A balancing act
The information provided by the scorecard makes it possible to focus and align management teams, business units, resources and processes with the company´s strategies.
A balanced scorecard is a tool that facilitates management decision-making. It includes a coherent set of KPIs (Key Performance Indicators) that provide managers and area managers with an overview of the business or their respective areas of responsibility.
In case you do not currently have one. We suggest that now is the time to prepare one to help your team focus your company´s efforts in the same direction.
As the name suggests, KPIs or Key Performance Indicators are just that, a group of metrics used to assess the overall performance of a company. KPIs aid in determining a company’s strategic, financial, and operational accomplishments, predominantly in comparison with those of rival firms in the same industry.
Record keeping, processing, cleansing, and summarizing are the foundation of KPIs. The data might pertain to any division across the whole organization and could be either financial or not in nature. A KPIs’ objective is to clearly convey outcomes so that executives may make better knowledgeable decisions.
Revenue and profit margins are often the main focus of key performance indicators linked to the financials. The most reliable of all revenue metrics, net earnings, measures the amount of income that is left over as profit for a specific period after taking into account all of the company’s costs, taxes, and interest payments for that particular term. Some examples are of financial KPIs are: Liquidity, profitability, solvency and turnover ratios.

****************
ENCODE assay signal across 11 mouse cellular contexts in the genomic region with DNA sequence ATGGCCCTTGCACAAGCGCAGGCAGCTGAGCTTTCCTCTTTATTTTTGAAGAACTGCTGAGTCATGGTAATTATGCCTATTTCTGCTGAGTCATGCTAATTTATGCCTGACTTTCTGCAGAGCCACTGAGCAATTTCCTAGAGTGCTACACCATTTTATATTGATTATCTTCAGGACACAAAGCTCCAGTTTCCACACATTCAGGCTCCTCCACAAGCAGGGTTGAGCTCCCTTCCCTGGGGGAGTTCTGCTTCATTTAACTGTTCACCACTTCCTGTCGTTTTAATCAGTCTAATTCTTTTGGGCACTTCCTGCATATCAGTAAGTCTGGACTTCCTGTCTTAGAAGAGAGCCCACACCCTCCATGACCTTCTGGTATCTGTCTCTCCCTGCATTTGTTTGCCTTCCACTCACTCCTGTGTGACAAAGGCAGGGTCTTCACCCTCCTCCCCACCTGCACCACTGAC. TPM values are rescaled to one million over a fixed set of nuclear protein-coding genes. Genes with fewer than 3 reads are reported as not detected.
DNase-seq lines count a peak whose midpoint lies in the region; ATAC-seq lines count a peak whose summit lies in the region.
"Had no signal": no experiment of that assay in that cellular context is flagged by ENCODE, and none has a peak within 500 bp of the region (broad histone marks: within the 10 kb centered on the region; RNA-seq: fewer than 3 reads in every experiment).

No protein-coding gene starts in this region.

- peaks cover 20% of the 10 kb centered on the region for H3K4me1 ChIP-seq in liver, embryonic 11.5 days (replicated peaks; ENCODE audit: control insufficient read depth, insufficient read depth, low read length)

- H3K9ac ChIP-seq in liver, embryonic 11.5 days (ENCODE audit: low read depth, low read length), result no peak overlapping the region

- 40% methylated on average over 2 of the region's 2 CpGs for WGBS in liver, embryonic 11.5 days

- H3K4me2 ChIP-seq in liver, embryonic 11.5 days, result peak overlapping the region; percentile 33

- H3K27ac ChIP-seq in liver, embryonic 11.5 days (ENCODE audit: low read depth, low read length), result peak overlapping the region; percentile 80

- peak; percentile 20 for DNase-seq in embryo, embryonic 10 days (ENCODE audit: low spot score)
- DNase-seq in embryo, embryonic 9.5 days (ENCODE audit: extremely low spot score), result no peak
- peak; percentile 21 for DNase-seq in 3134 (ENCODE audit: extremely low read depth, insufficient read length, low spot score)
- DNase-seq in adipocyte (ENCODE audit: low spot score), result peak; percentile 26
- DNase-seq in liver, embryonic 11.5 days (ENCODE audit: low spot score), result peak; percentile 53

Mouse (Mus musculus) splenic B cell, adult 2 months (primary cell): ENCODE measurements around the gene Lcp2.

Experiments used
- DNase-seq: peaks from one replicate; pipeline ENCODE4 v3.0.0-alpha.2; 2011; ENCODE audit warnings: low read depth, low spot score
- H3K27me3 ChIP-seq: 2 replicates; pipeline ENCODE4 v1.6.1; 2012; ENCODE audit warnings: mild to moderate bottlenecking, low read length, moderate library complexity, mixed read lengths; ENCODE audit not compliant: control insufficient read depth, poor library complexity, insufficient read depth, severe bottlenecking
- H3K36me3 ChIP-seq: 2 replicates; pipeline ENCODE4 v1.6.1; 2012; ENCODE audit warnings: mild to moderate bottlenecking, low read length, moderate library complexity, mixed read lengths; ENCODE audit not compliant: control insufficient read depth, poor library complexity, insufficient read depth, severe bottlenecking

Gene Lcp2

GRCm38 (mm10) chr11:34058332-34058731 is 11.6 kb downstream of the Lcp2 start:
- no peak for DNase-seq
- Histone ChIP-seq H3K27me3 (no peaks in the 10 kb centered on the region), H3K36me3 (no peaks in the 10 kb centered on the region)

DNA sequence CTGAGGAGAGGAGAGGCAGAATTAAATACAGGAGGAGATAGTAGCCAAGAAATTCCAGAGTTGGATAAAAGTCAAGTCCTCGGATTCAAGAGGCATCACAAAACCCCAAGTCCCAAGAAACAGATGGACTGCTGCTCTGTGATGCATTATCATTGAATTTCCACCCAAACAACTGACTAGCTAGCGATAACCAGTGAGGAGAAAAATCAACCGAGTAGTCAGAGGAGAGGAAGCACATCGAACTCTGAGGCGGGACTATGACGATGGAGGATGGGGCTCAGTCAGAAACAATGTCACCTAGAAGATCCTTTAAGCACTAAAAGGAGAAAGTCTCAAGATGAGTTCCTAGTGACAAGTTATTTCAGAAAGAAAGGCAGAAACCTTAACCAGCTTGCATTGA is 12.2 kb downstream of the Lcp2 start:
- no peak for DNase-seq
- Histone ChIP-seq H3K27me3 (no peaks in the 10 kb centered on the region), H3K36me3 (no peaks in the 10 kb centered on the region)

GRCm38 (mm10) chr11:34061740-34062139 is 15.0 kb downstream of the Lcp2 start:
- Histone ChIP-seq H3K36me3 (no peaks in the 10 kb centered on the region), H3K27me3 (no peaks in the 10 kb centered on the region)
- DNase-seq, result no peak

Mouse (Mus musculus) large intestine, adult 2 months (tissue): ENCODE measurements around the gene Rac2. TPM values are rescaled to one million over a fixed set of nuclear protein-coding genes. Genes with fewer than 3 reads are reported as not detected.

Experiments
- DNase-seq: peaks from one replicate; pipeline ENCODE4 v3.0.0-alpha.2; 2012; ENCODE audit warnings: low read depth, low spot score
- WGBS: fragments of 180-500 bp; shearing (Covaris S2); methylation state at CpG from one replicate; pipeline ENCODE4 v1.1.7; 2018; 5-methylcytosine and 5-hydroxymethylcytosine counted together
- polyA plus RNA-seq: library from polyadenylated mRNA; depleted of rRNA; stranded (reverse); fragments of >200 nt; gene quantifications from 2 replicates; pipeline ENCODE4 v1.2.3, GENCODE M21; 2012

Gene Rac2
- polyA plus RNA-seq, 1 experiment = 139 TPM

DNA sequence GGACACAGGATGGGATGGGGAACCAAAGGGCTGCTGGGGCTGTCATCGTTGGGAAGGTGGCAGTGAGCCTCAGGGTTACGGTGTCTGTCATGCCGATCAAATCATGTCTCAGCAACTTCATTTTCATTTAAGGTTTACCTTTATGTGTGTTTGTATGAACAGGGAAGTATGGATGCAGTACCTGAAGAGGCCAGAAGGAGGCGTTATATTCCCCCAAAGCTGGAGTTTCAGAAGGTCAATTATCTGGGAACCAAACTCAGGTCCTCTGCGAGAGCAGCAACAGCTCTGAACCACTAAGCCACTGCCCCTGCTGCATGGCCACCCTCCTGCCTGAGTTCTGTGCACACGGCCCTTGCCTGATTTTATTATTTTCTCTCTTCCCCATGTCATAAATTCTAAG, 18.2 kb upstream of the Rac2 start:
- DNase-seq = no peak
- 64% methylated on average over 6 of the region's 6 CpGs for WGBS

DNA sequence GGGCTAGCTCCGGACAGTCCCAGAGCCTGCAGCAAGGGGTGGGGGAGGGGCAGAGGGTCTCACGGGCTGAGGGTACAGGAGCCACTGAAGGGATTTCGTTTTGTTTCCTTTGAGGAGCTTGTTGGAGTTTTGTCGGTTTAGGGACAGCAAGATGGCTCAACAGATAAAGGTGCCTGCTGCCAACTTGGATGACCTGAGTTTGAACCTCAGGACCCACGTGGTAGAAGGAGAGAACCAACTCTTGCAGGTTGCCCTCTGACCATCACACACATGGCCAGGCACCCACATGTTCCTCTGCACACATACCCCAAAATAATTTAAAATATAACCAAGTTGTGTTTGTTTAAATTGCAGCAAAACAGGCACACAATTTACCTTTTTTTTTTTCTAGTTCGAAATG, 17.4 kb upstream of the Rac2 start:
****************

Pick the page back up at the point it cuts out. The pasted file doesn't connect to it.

Ask yourself if your company has identified its KPIs and how often are analyses carried out.
Create a corporate yearly budget and monthly and quarterly closings. It would be advisable to mention that you maintain a monthly account audit. Estimate potential budgetary deviations and consider the reasons behind them.
If the business is in debt, you must characterize that debt as owing money to banks and other financial organizations (leasing, bondholders, invoice discounting…). Debts with partners and debts with clients differ from one another. In general, advances are seen as debt. To make it obvious how the debt will be repaid when the time comes, you must formalize the debt through loan contracts.
Evaluate the properties that are impacted by business operations. It is common knowledge that businesses control the land on which their offices are located. It occasionally even owns assets that are not required for business operations. Separating real estate activity from productive activity is necessary, and the corporation will be charged market rent.
How is the maintenance of the company’s surplus management done? A cautious style of management is typical, in which the gains from prior years have stuffed the treasury rather than being dispersed. It is essential to do a thorough analysis of the working capital, often known as the actual cash requirements for the functioning of the business. The amount that can be distributed to the partners prior to the transaction must also be made explicit.
When it comes to treasury, cash pressures are often a sign that something isn’t functioning properly. Bank loans can ease tensions, but it’s important to identify and address the root of the issue before using them. This may be accomplished in a number of ways, including by studying the cash flow (or cash flow). Manage your box by, if feasible, billing your consumers in advance to create a positive cash flow cycle.
The information in this article will help you avoid the errors that are commonly made by unadvised business owners. Likewise, we’ve identified errors during the whole preparation, negotiation and closing phases of the sale. We have condensed those errors in our free three-e-book series “Errors during the sale of a company”.